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This article is about the circulation coin of the euro. For the fantasy pieces of 2003, see Andorran 1 euro cent coin (fantasy).
Euro cent
General information

Flag of Andorra Andorra

Used by

See euro


0.01 / 0.01₡



Measurements and composition

2.3 g




1.67 mm


copper-plated steel








Pyrenean chamois (Rupicapra pyrenaica) and bird in flight, twelve stars, state title, year


Globe highlighting the EU-15, stars, value

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The 1 euro cent coin is a current circulation piece of the Principality of Andorra. Struck at the Royal Mint of Spain in 2014, the coin has been distributed by the Government of Andorra and European Central Bank (ECB) since early 2015. It currently holds a legal tender face value of 0.01 euros in all of the eurozone and a handful of other locations, including Andorra.


Main article: Andorra and the euro

Having close ties to its neighbors France and Spain, Andorra historically used the French franc and Spanish peseta as its primary currencies. When both were replaced by the euro in 2002, the European microstate unofficially adopted the euro as its sole circulating currency.

In 2003, Andorra requested the right to mint its own coins, and the following year negotiations began between the country and the Council of the European Union. Although these negotiations were expected be concluded by 2008, an agreement was not made until February 11, 2011. Andorra was then allowed to adopt the euro as its official currency on April 1, 2012, and to issue its own coins as early as July 1, 2013.

From March 19 to April 16, 2013, Andorra held a design competition for the national side of its lower denomination euro coins. After the winning submissions were selected, and following various delays, the coins were struck in 2014 and issued in early 2015.

A total of 203,000 examples of the coin were produced in 2014, including 60,000 business strikes and 143,000 brilliant uncirculated pieces. Of the uncirculated coins, 140,000 were included in sets with the other Andorran euro coins.


Like every 1 euro cent piece, the coin of Andorra is composed of copper-plated steel and measures 2.3 grams in mass, 16.25 millimeters in diameter, and 1.67 millimeters in thickness. It has medallic alignment; raised, undecorated rims; and a plain edge, and is round in shape.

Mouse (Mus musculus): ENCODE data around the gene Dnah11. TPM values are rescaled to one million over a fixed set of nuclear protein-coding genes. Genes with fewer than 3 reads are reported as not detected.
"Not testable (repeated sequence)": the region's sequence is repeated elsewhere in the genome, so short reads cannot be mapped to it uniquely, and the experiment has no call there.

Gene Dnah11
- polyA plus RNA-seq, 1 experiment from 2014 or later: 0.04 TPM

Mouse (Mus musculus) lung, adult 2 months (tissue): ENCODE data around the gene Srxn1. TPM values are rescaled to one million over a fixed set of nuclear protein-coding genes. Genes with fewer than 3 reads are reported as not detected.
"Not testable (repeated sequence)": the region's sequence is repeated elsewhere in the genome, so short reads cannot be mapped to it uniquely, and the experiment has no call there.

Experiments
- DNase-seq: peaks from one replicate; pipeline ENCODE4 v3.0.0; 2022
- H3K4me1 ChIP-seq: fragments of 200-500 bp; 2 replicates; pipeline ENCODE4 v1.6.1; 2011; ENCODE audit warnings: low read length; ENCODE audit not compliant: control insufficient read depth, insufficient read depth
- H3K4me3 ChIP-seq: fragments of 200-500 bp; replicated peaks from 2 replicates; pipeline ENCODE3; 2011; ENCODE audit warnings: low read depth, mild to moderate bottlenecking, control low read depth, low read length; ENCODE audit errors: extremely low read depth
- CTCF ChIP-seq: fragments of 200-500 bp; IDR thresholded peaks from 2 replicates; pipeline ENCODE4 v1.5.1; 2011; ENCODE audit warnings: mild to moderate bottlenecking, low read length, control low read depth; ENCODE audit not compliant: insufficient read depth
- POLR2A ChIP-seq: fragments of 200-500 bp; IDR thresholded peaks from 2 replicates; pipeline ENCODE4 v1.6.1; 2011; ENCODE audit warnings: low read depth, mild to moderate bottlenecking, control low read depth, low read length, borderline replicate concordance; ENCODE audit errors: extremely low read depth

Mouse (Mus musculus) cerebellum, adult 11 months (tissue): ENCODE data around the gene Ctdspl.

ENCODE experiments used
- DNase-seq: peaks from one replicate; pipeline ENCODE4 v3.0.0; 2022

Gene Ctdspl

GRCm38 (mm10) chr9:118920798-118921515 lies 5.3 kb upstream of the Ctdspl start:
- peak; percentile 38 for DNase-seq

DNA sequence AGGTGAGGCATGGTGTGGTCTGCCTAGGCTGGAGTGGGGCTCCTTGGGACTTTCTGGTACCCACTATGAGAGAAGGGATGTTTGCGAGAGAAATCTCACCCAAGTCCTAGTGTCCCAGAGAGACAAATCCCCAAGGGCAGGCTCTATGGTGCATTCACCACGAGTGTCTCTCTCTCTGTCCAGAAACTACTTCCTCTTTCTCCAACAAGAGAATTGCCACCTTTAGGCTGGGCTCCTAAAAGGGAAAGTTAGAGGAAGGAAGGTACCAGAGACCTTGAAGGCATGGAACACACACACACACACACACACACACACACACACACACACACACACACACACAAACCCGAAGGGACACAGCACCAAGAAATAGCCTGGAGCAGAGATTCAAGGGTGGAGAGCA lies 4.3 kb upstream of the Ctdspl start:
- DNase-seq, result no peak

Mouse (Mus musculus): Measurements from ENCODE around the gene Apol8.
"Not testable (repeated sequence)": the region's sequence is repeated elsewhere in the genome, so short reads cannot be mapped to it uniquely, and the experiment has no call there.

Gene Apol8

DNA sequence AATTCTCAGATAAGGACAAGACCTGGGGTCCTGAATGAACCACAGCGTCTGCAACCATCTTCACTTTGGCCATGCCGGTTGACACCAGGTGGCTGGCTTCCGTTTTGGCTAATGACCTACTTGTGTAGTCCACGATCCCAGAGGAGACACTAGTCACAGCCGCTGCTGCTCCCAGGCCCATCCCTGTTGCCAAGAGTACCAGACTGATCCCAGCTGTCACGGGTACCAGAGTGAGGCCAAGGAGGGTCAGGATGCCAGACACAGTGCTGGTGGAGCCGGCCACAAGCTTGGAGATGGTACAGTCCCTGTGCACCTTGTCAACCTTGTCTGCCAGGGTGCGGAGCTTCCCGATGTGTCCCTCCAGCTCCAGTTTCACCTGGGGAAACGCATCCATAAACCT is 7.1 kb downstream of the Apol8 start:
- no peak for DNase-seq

The obverse, or national side of the piece was designed by Andorran artist Ruben da Silva Carpio (1991–). Featured in its center is the left-facing head of a Pyrenean chamois (Rupicapra pyrenaica), a species of goat antelope native to Andorra, with a bird flying overhead and the outline of a mountain, likely representing the Pyrenees, displayed in the background. The state title "ANDORRA" and the Gregorian date of minting are inscribed on separate lines to the left of the chamois, inside a semicircular boundary and angled toward the obverse's lower right. Engraved along the rim, encircling all of the aforementioned design elements, are twelve five-pointed stars representing the stars on the flag of Europe.

The reverse, designed by Belgian artist Luc Luycx (1958–), is identical to that of all 1 euro cent coins, featuring a globe centered on Europe at the lower right. The fifteen members of the European Union at the time the common side was designed are lightly highlighted, and the northern half of Africa and western portion of Asia are also visible. Six lines cut diagonally behind the globe from each side of the coin and have twelve stars at their ends, representing the flag of Europe. A large "1" is displayed to the upper left, and is followed by the words "EURO CENT", which are written on separate lines in smaller print. The "LL" initials of the designer appear in small font to the right of the globe.


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